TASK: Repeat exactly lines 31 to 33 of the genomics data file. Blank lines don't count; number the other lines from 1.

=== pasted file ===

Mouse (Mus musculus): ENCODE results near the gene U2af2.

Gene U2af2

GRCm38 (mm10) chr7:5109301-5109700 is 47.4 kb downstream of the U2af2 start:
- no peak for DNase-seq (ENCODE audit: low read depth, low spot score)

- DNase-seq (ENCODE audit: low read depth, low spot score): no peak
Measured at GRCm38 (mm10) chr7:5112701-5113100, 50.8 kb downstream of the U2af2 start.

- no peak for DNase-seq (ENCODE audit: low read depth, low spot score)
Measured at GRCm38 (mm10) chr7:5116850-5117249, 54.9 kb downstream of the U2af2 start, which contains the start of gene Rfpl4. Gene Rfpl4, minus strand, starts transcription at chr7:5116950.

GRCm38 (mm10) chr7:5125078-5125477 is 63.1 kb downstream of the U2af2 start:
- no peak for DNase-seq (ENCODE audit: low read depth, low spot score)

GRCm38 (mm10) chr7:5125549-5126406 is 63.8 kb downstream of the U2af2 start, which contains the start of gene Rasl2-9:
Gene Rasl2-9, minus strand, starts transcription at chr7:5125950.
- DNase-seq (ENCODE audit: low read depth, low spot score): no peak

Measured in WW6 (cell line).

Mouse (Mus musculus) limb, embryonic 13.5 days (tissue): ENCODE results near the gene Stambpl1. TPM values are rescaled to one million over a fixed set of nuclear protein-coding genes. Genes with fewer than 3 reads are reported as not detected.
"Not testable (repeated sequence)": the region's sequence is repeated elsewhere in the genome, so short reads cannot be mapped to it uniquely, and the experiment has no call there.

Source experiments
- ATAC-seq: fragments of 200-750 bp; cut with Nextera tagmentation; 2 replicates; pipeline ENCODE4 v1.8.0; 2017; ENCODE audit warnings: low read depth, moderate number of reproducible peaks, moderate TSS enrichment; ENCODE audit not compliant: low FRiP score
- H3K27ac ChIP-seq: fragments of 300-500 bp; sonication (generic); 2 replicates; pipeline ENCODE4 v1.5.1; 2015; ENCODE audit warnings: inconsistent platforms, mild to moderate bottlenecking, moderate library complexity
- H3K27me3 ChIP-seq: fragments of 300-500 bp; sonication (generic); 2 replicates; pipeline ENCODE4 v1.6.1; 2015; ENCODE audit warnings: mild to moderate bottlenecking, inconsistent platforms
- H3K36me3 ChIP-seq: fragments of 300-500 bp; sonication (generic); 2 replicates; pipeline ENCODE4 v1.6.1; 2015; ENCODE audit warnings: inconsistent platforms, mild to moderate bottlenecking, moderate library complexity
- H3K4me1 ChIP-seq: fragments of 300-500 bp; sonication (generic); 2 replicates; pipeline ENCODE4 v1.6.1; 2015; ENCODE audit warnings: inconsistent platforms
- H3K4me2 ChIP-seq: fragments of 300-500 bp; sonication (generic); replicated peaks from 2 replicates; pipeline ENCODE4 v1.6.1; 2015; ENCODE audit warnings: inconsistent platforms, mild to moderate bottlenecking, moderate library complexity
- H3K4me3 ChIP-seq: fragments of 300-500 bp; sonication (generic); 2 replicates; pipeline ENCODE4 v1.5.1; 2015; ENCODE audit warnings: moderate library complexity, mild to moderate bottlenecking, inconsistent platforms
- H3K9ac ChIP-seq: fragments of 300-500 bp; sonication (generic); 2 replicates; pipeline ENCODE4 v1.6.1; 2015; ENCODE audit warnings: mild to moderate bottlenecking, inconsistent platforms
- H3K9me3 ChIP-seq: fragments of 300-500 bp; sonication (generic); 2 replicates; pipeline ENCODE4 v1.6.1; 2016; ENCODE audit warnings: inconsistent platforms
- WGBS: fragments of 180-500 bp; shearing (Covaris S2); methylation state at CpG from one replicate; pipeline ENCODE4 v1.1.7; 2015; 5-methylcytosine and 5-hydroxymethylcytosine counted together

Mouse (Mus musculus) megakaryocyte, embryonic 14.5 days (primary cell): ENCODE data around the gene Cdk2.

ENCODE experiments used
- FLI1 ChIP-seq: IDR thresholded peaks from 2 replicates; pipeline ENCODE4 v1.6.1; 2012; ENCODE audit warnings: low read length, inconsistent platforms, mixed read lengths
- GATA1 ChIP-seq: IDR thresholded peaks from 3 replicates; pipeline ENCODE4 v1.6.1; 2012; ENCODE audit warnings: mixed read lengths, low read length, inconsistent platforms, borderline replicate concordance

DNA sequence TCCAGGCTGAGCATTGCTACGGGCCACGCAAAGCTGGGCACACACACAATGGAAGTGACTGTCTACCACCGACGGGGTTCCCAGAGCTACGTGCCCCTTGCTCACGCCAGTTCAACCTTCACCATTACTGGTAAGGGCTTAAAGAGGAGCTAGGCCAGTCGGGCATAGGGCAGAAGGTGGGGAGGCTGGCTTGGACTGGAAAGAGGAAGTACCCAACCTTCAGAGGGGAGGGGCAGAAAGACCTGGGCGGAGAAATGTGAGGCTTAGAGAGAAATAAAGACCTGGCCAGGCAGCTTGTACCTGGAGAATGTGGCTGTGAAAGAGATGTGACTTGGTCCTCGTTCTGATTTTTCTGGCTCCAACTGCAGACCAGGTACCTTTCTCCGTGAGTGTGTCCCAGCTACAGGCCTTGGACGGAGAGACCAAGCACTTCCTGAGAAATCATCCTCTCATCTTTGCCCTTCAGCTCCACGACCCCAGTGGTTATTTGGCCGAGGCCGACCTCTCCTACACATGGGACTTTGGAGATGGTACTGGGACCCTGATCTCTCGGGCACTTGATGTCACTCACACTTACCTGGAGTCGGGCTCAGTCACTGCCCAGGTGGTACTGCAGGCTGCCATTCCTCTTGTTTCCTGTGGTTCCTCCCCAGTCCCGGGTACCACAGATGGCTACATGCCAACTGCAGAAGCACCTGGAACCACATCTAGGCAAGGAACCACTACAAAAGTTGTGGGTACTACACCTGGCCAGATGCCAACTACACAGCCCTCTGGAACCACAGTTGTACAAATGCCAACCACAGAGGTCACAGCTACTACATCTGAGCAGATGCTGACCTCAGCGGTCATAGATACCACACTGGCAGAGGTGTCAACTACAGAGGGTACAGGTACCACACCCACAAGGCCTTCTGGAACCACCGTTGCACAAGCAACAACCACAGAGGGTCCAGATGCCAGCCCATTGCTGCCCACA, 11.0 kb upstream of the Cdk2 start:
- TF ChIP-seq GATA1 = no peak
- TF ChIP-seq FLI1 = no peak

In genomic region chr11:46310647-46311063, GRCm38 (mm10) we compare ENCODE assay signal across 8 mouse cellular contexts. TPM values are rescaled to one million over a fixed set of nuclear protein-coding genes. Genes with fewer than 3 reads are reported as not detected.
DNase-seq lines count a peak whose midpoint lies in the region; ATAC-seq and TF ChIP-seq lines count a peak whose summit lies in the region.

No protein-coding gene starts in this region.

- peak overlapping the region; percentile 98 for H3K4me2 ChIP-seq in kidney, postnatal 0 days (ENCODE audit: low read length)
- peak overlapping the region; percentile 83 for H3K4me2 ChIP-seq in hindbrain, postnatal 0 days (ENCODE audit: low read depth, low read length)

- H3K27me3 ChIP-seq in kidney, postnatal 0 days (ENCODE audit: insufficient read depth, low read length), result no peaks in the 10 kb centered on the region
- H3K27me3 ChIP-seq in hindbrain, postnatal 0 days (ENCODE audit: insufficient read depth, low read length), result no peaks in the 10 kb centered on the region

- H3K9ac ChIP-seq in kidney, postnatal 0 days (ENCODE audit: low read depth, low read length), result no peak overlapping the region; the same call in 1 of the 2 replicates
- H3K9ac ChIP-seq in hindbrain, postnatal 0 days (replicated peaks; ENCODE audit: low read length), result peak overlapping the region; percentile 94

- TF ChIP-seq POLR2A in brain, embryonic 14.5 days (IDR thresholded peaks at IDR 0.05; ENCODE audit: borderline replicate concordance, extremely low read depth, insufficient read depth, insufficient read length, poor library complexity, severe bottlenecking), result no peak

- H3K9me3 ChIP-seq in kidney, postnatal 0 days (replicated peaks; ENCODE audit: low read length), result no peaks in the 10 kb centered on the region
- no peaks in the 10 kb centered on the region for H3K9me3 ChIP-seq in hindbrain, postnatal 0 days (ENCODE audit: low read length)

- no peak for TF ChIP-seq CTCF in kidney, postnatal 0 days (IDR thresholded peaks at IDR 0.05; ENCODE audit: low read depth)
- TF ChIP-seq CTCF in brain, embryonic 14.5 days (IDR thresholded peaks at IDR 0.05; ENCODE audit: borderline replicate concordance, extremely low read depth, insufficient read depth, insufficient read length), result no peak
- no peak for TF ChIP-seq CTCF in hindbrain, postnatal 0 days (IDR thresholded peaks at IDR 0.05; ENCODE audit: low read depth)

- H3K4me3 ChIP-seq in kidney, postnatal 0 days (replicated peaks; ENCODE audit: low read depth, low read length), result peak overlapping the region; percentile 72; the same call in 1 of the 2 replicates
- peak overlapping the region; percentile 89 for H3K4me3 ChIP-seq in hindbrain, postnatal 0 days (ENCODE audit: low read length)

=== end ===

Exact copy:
- GATA1 ChIP-seq: IDR thresholded peaks from 3 replicates; pipeline ENCODE4 v1.6.1; 2012; ENCODE audit warnings: mixed read lengths, low read length, inconsistent platforms, borderline replicate concordance

DNA sequence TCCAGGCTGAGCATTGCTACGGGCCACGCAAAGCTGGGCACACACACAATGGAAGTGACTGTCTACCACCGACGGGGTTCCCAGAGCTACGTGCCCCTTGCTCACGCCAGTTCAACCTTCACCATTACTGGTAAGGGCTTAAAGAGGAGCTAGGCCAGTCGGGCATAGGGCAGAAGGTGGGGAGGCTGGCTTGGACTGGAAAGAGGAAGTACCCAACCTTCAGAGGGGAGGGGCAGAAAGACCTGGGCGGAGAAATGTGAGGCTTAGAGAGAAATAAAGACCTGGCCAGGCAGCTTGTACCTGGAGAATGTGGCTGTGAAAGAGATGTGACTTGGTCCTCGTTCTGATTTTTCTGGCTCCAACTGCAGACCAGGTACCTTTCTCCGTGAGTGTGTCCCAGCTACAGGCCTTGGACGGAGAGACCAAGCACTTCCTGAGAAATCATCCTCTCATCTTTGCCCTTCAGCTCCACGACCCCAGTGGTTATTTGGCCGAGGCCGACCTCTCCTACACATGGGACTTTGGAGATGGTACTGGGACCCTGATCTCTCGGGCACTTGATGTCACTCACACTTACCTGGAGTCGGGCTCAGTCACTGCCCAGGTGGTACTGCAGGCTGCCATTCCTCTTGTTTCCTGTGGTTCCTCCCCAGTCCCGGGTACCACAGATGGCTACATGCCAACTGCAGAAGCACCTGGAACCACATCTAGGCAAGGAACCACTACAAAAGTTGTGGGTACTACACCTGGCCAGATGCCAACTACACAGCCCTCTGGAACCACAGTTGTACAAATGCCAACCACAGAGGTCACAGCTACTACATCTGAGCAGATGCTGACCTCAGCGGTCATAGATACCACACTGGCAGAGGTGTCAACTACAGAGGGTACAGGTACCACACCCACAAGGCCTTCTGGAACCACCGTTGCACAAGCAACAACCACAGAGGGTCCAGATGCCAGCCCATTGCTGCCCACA, 11.0 kb upstream of the Cdk2 start:
- TF ChIP-seq GATA1 = no peak